DateLine: 13th August 2016
By Andy Jalil at KIA Oval
Pakistan in commanding position in fourth Test
London – A century of great distinction from Younis Khan – spanning seven-and-a half hours – during which he dominated the play for the first two sessions on the third day of the fourth Test, took Pakistan to a massive first innings lead of 214 on being dismissed at tea for 542. During his fifth Test double century, he passed his previous highest score against England of 173 and took his Test aggregate to 9,456 runs, the highest for a Pakistan batsman.
England seemed overwhelmed in the face of such a daunting deficit and Pakistan spinner Yasir Shah extracting considerable turn reduced England to 88 for four by close of play, taking three for 15 in seven overs which included a spell of three for 4 runs in 22 balls. They lost early wickets on a fine batting pitch on which Pakistan had piled on the runs in glorious sunshine.
Alastair Cook fell first, in the tenth over when Iftikhar Ahmed, who had dropped the England captain in the first innings, snapped up the catch brilliantly this time, at first slip off Wahab Riaz, with the left-armer working up a fiery spell of pace and taking the outside edge. The next three went to Yasir who had Alex Hales lbw and then James Vince spooned an easy catch to Misbah ul Haq at cover without scoring.
Joe Root, who seemed to be going well on 39 from 46 balls, looked to be playing for a leg break but the ball went slightly the other way to trap him. He asked for a review of the decision but it went against him as in the case of Hales earlier. Gary Ballance, 4, and Jonny Bairstow on 14 saw out the day with England trailing by 126 runs.
Earlier, England had to wait for an hour-and-a-half before claiming the first wicket of the day, while Pakistan had moved on to 397 for seven. Sarfraz Ahmed, who was on 17 when the tourists resumed their first innings on 340 for six, had patiently reached 44 in nearly two hours when he edged Chris Woakes behind the stumps. Younis had been even more watchful and had added just 27 to his overnight score of 101 during that period.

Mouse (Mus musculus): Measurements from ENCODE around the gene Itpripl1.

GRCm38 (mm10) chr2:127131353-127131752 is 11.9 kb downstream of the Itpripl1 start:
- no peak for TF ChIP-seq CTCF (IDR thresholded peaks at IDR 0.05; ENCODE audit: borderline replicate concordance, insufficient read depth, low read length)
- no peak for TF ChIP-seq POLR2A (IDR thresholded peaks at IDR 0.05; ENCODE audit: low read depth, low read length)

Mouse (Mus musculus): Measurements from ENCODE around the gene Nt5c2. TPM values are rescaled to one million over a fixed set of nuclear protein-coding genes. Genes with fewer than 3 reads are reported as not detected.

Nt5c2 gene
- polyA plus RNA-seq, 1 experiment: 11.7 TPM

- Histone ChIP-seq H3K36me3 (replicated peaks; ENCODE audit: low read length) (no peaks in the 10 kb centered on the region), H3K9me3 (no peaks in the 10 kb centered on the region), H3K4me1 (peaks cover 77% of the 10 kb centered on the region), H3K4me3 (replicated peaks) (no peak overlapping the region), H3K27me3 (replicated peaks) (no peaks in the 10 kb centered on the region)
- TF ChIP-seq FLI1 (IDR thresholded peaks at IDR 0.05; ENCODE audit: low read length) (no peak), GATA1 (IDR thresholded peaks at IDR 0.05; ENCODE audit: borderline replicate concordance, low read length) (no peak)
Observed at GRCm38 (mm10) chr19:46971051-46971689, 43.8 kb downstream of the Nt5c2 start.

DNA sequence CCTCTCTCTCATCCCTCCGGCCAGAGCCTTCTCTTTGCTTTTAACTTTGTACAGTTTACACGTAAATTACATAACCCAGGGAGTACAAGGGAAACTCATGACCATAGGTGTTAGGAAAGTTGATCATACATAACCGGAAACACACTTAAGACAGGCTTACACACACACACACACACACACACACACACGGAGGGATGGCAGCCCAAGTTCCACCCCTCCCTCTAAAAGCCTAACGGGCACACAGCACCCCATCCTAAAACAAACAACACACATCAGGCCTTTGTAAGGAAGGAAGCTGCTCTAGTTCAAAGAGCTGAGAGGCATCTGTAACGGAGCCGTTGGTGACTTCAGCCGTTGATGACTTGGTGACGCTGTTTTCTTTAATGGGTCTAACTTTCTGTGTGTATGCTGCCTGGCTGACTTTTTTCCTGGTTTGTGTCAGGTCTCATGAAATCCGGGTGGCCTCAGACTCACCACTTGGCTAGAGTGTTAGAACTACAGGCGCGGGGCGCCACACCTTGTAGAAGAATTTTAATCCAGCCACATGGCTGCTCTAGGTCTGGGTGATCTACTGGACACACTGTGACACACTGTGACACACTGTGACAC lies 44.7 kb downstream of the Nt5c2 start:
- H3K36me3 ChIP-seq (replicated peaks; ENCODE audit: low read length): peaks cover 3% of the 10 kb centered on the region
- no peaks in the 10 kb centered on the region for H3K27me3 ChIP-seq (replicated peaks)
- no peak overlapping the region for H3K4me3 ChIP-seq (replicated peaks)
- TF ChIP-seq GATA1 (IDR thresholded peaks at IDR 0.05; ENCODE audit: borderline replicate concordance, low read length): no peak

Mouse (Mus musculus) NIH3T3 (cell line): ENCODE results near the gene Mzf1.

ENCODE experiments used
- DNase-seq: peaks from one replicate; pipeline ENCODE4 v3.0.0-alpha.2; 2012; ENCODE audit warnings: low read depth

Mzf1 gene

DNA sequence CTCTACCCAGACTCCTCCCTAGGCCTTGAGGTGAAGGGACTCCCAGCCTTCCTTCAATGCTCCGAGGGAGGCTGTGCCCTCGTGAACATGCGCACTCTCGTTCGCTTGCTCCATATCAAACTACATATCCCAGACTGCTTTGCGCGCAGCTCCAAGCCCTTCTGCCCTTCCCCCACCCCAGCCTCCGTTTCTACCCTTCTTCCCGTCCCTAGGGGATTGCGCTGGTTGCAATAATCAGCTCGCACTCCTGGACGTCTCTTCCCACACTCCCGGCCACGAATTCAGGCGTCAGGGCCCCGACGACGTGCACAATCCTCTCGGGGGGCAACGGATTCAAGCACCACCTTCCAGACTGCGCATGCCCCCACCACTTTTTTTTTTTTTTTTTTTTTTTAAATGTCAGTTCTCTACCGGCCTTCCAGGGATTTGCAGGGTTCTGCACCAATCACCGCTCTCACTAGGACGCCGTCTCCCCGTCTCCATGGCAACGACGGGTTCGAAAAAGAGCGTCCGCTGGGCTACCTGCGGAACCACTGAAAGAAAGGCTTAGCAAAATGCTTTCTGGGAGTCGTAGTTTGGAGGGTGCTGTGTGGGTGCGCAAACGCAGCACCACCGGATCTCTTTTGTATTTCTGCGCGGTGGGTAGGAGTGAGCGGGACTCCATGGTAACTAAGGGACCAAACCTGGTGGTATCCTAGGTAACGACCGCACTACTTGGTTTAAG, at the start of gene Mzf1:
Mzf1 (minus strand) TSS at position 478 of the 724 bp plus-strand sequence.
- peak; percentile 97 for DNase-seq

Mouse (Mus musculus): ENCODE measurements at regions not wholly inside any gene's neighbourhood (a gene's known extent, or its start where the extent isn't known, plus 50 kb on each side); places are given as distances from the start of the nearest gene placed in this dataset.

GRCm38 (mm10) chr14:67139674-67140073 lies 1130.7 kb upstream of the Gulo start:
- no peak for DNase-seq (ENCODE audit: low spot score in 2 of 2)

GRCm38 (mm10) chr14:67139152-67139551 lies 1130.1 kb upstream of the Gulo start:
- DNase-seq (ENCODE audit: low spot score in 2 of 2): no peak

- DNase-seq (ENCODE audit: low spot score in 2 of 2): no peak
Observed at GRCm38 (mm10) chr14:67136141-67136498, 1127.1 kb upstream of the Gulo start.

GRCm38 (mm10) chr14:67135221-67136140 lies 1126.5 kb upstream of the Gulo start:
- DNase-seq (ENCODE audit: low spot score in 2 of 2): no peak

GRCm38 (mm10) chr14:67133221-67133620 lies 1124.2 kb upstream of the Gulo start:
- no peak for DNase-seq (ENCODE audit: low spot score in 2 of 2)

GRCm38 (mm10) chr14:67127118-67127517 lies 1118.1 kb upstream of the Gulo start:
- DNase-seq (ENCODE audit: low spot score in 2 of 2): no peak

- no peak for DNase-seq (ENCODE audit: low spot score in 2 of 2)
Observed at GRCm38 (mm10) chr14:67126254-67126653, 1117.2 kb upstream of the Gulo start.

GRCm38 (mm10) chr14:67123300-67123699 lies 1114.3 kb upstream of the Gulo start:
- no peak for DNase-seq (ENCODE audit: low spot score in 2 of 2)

The stand for the eighth wicket was worth 77 as Pakistan continued to slowly increase their lead going into lunch on 417 for seven. England claimed their next wicket in the fifth over after the break with the stumping of Wahab Riaz who was content to make 4 from 32 balls while letting his senior partner get on with the scoring and taking his personal score to 160.
Younis increased the rate of scoring and went after the bowling during the ninth wicket stand. He progressed to 182 with the most exquisite drive to the cover boundary off Stuart Broad and entered the nineties with a six off Moeen, dragging the ball from outside off stump to deposit over wide mid-wicket. With singles, he took his score to 195 and then unleashed a mighty six off Moeen again over wide mid-wicket to reach a brilliant double hundred.
Mohammad Amir got off the mark with a six off Moeen in the same over that saw Younis to two hundred and cost Moeen 15 from the over. The fifty of the stand came from 67 balls with Younis’ contribution being 43 and Pakistan score reached 500 from 805 balls. Amir too scored merrily, hitting Woakes for four before neatly cutting Root to the boundary to reach 30.
England were finally relieved when James Anderson in his third over back to bowl – not having bowled after the first hour’s play – trapped Younis leg before. The batsman asked for a review of the decision and replay showed the ball might have clipped leg stump at best, it was so marginal. It had been a great innings during which he faced 308 balls, hitting 31 fours and four sixes.
Just about on the stroke of tea, Pakistan were dismissed with Sohail Khan held at mid-on by Broad off Steve Finn who finished with three for 110 and Woakes had three for 82. Amir remained not out with 39, his highest Test score which helped to boost the Pakistan total on an excellent pitch for batting.
(Article: The opinions expressed in this article are those of the author only.
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